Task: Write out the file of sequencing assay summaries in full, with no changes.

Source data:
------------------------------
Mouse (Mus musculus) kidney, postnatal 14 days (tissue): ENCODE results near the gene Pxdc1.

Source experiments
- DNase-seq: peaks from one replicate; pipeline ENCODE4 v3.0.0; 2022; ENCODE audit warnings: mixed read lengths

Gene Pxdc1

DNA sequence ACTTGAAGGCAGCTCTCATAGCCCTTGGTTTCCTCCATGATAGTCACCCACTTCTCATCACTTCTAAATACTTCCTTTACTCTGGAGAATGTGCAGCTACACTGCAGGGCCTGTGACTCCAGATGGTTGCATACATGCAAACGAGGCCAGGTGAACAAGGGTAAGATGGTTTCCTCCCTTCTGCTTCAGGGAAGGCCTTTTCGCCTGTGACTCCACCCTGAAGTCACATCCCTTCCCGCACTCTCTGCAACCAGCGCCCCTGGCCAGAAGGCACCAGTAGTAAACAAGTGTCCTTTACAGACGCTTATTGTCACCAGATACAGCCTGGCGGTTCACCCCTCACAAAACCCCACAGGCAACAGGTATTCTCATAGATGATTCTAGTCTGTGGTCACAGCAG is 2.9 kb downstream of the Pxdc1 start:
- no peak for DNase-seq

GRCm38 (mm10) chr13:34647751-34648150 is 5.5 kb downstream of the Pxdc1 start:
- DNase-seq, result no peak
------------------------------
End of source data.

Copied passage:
Mouse (Mus musculus) kidney, postnatal 14 days (tissue): ENCODE results near the gene Pxdc1.

Source experiments
- DNase-seq: peaks from one replicate; pipeline ENCODE4 v3.0.0; 2022; ENCODE audit warnings: mixed read lengths

Gene Pxdc1

DNA sequence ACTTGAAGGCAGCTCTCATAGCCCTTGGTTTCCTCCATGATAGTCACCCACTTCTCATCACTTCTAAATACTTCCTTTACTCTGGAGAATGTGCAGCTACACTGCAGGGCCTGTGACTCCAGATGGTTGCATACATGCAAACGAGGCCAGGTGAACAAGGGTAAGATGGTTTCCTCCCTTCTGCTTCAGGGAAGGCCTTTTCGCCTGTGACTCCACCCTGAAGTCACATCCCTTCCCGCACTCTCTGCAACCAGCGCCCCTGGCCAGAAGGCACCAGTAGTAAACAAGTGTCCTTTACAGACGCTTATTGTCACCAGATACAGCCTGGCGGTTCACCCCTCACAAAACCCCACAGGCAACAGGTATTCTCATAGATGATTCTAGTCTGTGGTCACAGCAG is 2.9 kb downstream of the Pxdc1 start:
- no peak for DNase-seq

GRCm38 (mm10) chr13:34647751-34648150 is 5.5 kb downstream of the Pxdc1 start:
- DNase-seq, result no peak